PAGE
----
What is swMATH?

swMATH is our free database for mathematical software, please see https://swmath.org/about_contact.
For contributions to the software database swMATH see https://swmath.org/contribute/main.

Please see https://zbmath.org/formulae/ for general information and search.mathweb.org for details of the applied engine.

Can I get full texts out of zbMATH Open?

The database zbMATH Open contains about 2.5 million direct links to electronic versions of the indexed publications, to the publishers’ websites and/or to electronic libraries with open access to the full texts (in particular to the European Digital Mathematics Library EuDML and to ElibM).
The number of full-text links is constantly growing, please see also https://zbmath.org/about/#id_1_4.

How can I receive updates about developments in my field?

zbMATH Open offers biweekly updates in a feed format that can be read by all modern newsreaders. Simply click on the feed icon  next to the author ID in an author's profile, or the subject heading in the classification tab (opens in new tab). Note that several author IDs or MSC codes can be joined by comma, e.g., you can use the link https://zbmath.org/atom/cc/52%2C14T%2C12K10 to stay informed in the fields of convex geometry, tropical geometry, and semifields.

I found a mistake in the database. Who should I contact?

We very much appreciate your help in correcting erroneous entries in the database in any sense. Please contact the editorial office.
For suggestions regarding the author profiles see "How to correct my profile".

Author Profiles

How does the author disambiguation work?

At zbMATH Open we pursue two parallel strategies to improve the unambiguous identification of authors. We apply an algorithm mainly based on the analysis of co-author collaboration and the pattern of publishing activity.
Since 2015, an integration of several related services, such as the Mathematics Genealogy Project (MGP), Wikidata or ORCID, allows our algorithm to improve the time consistency of the authorship assignments.
Additionally, since 2014 we offer an easy-to-use author disambiguation interface. This tool allows you to edit any author profile and to correct and/or complete the authorship assignments performed by the algorithm. We are constantly working on improvements of the algorithm and the revision of the legacy data.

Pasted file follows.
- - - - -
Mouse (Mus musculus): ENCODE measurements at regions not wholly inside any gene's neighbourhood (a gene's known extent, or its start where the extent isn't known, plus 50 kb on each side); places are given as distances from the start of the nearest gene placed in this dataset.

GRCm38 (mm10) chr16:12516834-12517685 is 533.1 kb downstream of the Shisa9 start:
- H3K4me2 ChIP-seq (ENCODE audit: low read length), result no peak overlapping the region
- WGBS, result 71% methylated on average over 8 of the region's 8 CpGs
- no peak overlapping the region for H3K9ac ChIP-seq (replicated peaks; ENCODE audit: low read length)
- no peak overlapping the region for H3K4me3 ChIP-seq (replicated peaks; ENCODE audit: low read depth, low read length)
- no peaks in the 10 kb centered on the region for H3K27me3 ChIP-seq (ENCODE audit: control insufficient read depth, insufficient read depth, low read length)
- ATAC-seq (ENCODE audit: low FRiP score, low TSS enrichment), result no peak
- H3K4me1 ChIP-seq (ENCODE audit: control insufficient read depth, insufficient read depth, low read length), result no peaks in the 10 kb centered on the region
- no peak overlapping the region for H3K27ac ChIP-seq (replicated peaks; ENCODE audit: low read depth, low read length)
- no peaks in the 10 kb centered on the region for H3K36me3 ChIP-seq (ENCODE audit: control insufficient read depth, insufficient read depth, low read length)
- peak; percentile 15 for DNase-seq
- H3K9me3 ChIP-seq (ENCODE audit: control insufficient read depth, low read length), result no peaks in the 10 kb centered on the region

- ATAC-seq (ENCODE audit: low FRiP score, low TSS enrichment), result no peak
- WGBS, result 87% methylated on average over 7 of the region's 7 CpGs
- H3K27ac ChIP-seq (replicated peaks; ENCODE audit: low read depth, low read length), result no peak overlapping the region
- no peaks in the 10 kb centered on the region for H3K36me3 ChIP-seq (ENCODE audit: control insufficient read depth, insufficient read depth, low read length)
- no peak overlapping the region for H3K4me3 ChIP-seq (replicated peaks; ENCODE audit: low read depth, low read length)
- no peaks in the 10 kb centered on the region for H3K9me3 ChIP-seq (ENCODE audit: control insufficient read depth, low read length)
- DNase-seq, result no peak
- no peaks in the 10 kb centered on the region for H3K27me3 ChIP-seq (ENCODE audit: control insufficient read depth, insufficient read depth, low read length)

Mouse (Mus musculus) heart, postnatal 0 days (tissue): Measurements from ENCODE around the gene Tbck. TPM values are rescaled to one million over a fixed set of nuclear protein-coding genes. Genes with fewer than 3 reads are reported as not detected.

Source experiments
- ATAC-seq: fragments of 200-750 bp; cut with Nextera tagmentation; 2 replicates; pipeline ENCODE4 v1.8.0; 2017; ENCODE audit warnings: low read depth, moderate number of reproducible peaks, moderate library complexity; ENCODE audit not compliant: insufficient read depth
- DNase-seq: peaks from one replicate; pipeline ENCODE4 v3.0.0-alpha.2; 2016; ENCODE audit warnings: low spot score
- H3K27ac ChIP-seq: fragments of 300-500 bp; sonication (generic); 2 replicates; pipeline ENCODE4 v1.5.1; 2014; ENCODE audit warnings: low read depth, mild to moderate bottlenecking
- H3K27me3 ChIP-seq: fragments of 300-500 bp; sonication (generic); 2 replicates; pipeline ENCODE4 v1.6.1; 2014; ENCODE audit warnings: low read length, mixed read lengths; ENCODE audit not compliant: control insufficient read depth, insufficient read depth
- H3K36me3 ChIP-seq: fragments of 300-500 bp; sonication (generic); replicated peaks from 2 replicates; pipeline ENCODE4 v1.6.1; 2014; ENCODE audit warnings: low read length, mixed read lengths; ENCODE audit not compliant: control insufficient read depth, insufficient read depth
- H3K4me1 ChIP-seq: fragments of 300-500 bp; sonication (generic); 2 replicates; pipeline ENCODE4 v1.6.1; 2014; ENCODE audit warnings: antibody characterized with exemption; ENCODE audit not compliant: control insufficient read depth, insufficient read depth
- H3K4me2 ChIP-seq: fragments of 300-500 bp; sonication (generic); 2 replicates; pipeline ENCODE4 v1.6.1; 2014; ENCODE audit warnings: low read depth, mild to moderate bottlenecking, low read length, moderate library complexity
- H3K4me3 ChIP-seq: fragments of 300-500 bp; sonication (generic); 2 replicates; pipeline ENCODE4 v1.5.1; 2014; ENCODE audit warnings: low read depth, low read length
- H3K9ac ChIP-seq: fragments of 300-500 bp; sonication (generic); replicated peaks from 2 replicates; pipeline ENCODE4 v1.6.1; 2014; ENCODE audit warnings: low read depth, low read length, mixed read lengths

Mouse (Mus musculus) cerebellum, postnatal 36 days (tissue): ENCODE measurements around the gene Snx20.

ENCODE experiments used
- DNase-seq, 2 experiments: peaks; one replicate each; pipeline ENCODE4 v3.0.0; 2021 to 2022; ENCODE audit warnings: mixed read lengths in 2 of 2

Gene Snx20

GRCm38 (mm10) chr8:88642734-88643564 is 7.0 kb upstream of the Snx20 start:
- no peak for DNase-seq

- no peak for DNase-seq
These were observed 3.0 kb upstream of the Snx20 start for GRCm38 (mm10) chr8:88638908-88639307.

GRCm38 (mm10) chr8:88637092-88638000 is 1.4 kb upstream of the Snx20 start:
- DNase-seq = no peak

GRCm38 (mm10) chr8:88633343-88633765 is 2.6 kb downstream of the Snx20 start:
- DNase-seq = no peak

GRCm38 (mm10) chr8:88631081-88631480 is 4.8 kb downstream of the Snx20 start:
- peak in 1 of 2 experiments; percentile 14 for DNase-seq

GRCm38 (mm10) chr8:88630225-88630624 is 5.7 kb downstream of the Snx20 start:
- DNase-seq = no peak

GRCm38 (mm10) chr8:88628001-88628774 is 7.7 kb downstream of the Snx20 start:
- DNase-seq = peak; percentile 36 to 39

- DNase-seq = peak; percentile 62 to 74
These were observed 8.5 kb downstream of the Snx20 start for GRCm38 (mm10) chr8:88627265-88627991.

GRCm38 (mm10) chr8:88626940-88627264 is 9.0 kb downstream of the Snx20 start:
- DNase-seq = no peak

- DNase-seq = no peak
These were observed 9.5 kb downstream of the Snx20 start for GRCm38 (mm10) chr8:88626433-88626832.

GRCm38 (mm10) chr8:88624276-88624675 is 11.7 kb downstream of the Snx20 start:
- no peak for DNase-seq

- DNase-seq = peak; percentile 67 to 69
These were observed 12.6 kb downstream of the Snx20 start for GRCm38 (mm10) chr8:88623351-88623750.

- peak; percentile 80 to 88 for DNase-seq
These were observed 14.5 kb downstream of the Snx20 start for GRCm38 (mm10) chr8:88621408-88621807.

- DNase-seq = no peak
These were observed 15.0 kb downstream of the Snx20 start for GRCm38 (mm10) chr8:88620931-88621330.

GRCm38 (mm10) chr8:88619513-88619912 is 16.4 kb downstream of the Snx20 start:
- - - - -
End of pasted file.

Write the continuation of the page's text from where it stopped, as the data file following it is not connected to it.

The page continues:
Can I correct my author profile?

Yes, you are warmly invited to correct your own profile as well as those of colleagues. Please help us to improve zbMATH Open by confirming or excluding documents from an author profile, merging two or more author profiles into one, including author identifiers like ORCID etc. or writing further suggestions to our author disambiguation team.
Editing an author profile requires nothing but a valid email address. You may use the Author Disambiguation Interface which you reach via the Edit Profile button on each profile page. Every user request will be thoroughly checked by our team.

Why is my latest paper not included yet?

There are two main factors for a paper's delayed addition to the database. There might be a delay in delivery of bibliographic data by the publisher, this holds true especially for print-only journals. Aside from that, we do not process all documents at arrival but according to our internal priority scheme.
We are constantly in touch with publishers to enhance the data delivery process while also working on further improvements to the internal workflows.
However, if you can not find your latest article even though it matches the criteria of zbMATH Open please do not hesitate to contact our editors via editor@zbmath.org. Please see also "How are indexing decisions made"?.

What about article references?

For the articles in about 600 journals, lists of references are delivered, with links to their zbMATH Open entries as well as their electronic versions via Document Object Identifier (DOI).
It is one of our current main projects to improve and broaden the inclusion of references. Currently more than 1.75 million entries contain references.

Why do I have fewer citations in zbMATH Open than elsewhere?

Citation counts in zbMATH Open are sometimes lower than those provided by other services. Firstly, zbMATH Open is focused on peer-reviewed, mathematical research contributions only, so references from journals outside our scope or from preprints are not counted. Secondly, the author disambiguation excludes falsely contributed documents from the analysis.
Due to this high data quality and the comprehensive coverage of the world's mathematical literature the citation numbers provided by zbMATH Open very reliably reflect the specific impact of your research within the mathematical community.
Moreover, our reference recognition is continuously being improved. Currently zbMATH Open has more than 22 million linked references.